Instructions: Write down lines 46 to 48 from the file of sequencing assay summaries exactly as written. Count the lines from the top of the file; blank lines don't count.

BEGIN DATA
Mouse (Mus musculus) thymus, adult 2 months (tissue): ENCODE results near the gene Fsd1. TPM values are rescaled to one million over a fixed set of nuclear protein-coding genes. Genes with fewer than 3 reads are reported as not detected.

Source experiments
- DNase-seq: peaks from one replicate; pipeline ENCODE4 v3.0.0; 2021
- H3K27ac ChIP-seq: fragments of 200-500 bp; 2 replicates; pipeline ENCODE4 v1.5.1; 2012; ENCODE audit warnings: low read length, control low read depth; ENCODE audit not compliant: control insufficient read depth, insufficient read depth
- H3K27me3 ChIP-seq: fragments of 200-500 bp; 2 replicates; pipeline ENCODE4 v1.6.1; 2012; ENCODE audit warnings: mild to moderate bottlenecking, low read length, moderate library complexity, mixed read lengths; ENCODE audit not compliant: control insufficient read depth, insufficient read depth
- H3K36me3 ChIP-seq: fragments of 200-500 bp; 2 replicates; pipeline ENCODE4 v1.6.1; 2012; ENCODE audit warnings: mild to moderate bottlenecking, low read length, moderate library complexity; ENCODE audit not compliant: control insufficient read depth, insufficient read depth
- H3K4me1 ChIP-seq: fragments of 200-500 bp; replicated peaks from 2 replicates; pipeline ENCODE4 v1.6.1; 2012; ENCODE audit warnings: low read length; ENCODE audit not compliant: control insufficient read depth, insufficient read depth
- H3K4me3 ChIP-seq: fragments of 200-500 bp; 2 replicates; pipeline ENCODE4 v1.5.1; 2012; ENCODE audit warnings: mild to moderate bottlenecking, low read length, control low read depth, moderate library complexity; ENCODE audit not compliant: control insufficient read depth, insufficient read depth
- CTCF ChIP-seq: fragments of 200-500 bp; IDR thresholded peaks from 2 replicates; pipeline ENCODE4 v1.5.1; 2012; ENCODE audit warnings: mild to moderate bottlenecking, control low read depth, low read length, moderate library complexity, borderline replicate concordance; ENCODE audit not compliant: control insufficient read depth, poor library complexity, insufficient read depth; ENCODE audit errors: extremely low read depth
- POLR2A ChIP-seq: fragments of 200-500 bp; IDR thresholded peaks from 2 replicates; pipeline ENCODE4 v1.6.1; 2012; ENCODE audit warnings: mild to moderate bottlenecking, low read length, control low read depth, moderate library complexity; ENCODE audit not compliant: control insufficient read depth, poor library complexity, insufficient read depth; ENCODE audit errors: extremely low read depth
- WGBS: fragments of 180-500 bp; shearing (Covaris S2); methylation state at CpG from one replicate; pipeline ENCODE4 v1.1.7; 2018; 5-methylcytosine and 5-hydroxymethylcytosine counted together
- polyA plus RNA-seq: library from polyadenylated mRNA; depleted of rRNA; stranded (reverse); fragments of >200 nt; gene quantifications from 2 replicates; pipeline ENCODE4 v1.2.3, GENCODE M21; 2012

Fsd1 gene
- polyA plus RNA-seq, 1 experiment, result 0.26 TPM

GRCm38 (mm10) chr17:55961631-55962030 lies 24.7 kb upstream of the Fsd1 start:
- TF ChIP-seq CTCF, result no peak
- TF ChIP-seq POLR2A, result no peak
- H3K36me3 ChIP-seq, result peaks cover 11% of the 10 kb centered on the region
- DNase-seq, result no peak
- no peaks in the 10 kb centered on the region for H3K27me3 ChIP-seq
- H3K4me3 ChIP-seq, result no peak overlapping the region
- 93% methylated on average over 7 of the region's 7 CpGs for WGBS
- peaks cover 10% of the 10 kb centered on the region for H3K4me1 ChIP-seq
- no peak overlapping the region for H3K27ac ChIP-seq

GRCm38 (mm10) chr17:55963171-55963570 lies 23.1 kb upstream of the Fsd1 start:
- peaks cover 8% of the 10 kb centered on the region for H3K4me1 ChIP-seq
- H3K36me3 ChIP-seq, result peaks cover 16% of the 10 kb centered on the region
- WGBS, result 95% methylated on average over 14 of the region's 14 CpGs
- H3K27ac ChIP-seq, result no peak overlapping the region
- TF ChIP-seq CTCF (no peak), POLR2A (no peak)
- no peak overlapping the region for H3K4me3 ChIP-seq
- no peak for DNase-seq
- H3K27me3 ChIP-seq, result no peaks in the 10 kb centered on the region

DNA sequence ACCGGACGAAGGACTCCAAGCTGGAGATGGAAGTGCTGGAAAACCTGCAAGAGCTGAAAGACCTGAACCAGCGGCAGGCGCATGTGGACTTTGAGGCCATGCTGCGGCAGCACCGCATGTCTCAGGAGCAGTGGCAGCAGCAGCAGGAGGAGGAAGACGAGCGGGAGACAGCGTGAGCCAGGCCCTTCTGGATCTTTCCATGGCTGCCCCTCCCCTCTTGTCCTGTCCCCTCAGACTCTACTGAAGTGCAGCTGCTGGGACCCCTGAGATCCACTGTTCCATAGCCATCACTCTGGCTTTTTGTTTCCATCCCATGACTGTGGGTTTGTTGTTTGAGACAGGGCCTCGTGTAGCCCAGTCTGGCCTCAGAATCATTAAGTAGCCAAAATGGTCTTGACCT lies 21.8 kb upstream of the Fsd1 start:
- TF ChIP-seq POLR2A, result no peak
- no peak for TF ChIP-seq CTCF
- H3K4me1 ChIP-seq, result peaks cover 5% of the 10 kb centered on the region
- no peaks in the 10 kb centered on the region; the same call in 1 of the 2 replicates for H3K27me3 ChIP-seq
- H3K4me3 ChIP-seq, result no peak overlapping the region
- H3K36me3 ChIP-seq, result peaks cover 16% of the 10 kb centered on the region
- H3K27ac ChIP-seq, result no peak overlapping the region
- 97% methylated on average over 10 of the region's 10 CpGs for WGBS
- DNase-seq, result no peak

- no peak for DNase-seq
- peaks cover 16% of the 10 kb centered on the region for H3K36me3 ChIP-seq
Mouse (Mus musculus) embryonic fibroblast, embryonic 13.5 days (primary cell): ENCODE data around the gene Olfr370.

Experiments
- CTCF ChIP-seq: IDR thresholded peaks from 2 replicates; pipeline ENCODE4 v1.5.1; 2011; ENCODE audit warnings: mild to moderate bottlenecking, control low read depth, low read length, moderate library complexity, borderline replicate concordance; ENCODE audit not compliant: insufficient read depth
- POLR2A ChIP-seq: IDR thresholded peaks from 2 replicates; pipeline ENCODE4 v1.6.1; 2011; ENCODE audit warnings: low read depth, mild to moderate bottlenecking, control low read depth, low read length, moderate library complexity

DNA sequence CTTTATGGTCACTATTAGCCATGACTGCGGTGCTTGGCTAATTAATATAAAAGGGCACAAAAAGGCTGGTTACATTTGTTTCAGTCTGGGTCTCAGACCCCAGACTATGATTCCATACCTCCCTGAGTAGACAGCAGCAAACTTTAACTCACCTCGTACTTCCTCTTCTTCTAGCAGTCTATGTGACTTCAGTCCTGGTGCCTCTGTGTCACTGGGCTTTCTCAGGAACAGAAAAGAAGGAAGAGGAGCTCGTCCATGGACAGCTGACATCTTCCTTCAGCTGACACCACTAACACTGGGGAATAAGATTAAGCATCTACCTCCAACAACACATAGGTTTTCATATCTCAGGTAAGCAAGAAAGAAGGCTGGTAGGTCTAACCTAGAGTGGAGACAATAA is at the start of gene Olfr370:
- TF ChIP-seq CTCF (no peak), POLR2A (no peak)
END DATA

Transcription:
Mouse (Mus musculus) embryonic fibroblast, embryonic 13.5 days (primary cell): ENCODE data around the gene Olfr370.

Experiments
- CTCF ChIP-seq: IDR thresholded peaks from 2 replicates; pipeline ENCODE4 v1.5.1; 2011; ENCODE audit warnings: mild to moderate bottlenecking, control low read depth, low read length, moderate library complexity, borderline replicate concordance; ENCODE audit not compliant: insufficient read depth